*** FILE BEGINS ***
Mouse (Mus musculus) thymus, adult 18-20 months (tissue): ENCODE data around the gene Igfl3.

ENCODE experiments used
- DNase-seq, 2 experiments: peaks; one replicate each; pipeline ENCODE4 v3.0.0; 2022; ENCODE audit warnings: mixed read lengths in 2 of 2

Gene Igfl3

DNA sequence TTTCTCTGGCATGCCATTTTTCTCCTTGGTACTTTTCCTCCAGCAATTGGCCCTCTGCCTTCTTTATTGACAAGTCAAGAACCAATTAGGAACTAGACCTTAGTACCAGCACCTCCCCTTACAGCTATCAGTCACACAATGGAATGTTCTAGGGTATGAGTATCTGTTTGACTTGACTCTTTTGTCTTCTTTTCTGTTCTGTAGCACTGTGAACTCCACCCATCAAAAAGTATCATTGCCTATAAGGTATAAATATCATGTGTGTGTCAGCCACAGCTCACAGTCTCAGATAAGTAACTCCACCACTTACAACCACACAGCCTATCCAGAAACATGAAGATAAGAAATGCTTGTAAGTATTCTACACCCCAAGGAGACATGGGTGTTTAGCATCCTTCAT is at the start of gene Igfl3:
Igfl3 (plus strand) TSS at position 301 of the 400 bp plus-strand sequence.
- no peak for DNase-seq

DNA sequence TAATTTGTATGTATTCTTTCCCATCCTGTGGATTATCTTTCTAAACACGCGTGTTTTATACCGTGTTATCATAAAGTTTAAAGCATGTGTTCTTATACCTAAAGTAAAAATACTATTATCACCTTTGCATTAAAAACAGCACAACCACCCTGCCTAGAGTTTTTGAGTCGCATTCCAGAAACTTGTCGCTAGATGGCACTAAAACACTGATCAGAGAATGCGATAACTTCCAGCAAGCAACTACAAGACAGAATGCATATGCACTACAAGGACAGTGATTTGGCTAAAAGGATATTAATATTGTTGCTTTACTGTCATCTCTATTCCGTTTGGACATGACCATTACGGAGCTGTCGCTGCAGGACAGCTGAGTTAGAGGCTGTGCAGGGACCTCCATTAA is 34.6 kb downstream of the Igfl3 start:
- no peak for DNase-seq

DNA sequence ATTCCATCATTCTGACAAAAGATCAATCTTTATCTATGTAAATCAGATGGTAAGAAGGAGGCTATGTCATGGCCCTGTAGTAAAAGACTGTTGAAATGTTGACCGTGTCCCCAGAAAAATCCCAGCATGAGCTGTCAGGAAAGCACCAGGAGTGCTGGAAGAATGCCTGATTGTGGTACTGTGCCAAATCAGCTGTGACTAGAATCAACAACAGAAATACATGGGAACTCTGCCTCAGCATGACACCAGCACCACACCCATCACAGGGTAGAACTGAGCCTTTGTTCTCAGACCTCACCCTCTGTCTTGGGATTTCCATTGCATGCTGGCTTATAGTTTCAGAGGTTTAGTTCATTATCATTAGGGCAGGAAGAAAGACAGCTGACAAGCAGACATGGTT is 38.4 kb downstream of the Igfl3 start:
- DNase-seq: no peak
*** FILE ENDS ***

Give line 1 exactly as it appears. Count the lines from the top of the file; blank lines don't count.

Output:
Mouse (Mus musculus) thymus, adult 18-20 months (tissue): ENCODE data around the gene Igfl3.